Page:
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Abandoned 151-year-old Danish church to become cafe, community center

Lille Bonne Community Cafe is set to open in Fletcher Place this summer.
Historic Danish Church
Posted at 10:37 PM, Dec 21, 2023
and last updated 2023-12-21 23:15:54-05

INDIANAPOLIS — One of the most historic buildings in Indianapolis is being resurrected back to its original glory.

The former Trinity Danish Evangelical Lutheran Church in the Fletcher Place neighborhood, which was built in 1872, will soon reopen as the secular Lille Bonne Community Cafe.

"It's somewhere we can go that's not work and not home," said Abby Reckard, who bought the church and envisioned Lille Bonne inside the space. "It's some place that is comfortable and welcoming where we know people and feel like we have a community."

Reckard plans to serve coffee at the cafe while also hosting events such as yoga, live music and art classes.

The 151-year-old building is on the corner of McCarty and Noble Streets, walking distance from Eli Lilly and Company's corporate headquarters. It anchors the Holy Rosary-Danish Church Historic District, which is partially named for the church and is listed on the National Register of Historic Places.

Reckard received final approval for the Lille Bonne plans this week. She lives a block away from the Danish church and was inspired to transform it after walking past it every day.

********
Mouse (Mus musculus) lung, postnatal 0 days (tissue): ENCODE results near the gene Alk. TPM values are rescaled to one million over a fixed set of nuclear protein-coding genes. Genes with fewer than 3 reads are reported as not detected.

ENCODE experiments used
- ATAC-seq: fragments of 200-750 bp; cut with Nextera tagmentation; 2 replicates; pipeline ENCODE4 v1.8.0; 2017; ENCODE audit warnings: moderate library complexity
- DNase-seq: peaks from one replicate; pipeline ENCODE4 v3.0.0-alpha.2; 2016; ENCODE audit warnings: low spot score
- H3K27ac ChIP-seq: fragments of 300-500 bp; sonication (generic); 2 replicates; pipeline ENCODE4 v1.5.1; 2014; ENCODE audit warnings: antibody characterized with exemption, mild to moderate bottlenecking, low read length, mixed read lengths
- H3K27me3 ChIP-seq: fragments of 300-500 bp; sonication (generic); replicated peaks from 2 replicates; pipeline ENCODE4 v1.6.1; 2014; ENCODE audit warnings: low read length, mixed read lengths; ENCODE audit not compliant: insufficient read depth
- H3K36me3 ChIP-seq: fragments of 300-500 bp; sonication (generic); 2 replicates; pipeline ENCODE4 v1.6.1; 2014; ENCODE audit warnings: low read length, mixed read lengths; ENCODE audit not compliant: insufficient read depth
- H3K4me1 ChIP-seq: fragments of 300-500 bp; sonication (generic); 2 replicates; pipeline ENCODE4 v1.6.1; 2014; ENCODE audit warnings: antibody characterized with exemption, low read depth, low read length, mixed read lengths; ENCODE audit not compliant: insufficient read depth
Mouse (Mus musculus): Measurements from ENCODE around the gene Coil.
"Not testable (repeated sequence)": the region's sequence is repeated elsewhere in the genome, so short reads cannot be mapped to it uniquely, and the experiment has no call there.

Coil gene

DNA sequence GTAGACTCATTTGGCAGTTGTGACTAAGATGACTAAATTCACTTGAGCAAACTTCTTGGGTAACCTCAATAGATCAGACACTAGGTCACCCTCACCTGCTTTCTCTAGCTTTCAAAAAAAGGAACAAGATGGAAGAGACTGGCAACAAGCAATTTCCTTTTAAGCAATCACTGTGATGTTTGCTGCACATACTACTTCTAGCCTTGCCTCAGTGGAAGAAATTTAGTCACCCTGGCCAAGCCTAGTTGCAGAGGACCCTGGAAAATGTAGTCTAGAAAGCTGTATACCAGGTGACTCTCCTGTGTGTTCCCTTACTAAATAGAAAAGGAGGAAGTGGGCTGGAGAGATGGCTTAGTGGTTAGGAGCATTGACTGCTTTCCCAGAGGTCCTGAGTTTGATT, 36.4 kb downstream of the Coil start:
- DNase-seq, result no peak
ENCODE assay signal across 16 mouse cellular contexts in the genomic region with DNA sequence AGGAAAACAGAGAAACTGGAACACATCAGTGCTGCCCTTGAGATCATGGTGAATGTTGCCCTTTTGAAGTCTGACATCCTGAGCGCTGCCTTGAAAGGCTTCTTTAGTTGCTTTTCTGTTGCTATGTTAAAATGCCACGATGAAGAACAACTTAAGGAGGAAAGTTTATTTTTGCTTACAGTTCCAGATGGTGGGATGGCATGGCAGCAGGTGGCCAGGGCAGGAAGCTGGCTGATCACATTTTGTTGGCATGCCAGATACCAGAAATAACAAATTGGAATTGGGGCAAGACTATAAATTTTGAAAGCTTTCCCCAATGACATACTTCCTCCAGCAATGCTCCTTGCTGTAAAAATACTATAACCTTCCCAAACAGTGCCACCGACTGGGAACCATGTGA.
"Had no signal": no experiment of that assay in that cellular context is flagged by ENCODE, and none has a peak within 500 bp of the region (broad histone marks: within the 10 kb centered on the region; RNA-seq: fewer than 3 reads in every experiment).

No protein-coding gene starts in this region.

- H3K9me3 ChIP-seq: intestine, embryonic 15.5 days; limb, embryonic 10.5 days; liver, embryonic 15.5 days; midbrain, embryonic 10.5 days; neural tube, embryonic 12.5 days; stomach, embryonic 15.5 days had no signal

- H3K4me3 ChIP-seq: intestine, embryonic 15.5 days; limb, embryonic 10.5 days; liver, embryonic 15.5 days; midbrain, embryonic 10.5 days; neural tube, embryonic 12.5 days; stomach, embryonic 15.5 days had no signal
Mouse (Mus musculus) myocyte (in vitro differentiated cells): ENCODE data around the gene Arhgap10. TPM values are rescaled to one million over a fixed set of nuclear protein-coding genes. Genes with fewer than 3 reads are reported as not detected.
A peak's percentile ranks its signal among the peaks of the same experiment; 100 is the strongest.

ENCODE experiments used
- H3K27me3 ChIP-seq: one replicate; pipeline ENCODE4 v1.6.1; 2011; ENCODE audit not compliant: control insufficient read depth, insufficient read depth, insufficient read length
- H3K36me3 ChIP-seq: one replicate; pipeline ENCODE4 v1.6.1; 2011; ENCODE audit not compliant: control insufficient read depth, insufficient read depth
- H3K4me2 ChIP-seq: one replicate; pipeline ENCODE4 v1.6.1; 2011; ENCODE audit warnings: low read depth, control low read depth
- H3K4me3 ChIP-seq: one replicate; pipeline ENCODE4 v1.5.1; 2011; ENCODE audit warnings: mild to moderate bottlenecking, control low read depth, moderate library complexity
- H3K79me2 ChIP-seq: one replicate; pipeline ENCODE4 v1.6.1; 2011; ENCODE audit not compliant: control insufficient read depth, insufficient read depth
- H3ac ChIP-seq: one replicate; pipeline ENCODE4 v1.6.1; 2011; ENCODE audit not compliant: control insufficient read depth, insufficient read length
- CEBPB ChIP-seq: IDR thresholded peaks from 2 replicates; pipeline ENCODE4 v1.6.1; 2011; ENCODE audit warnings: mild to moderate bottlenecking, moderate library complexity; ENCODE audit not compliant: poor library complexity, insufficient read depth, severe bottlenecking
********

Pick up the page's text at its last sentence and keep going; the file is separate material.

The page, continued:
"I thought, 'I wonder who's going to buy that, I wonder what they're going to do with it,' not really considering that it might be me," Reckard said.

She has spent the past week removing damaged fabric from the church's pews and using a crowbar to expose the church's original hardwood floors.

Several Fletcher Place neighbors have toured through the work-in-progress while waiting for the cafe to open.

"It's a place for people to hang around in the neighborhood," said Maryann Petrosino, who lives across Noble Street from the Danish church. "We can coalesce a little bit and get to know each other a little bit more than just passing by."

Reckard hopes to open Lille Bonne this summer.

"The significance of this building for the neighborhood and the fact that it's a physical space that's just beautiful of it's own regardless of what you put in here, that draws people in," Reckard said.